One hundred miles (160 km) north of the earthquake's epicenter, in Vancouver BC, the earth moved. Slightly. Office buildings downtown wobbled for a few seconds and a few plants were evacuated and a school near the border closed because of cracked plaster. People clogged the phone lines to ask each other, "Dude, did you feel that? Like, whoa."
The earthquake was 100 miles away. It was a 6.8 on the Richter scale. To us, it was over in thirty seconds. There was no real damage.
Most of our news coverage was focused on what happened here, person-on-the-street type. It was only a few minutes into the newscast did any information surface what was going on down in Seattle and Olympia. The news on tv showed a few crushed cars, a bridge out and facades crumbled in the older district of Seattle.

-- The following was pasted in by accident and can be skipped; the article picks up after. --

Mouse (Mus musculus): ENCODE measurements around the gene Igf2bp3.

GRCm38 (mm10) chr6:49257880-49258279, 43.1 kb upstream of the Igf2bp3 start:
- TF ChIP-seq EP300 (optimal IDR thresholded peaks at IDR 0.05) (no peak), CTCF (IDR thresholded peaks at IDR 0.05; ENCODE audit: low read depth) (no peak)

Over the next few days, I am sure that the newspapers and airwaves will be full of earthquake prevention information, such as "don't call right after the earthquake and jam up phone lines" and "if the earthquake is stronger than 7.3, Richmond will sink into the ocean and downtown Vancouver will collapse into a pile of glass shards". I'm just worried that people will shrug off this earthquake and not think about what might happen next time.
The question may register in my mind, long enough for me to ensure that I have bottled water on hand and some canned goods. Then I'll forget about the threat and just think how it felt when the ground started moving and I wasn't even sure what was going on.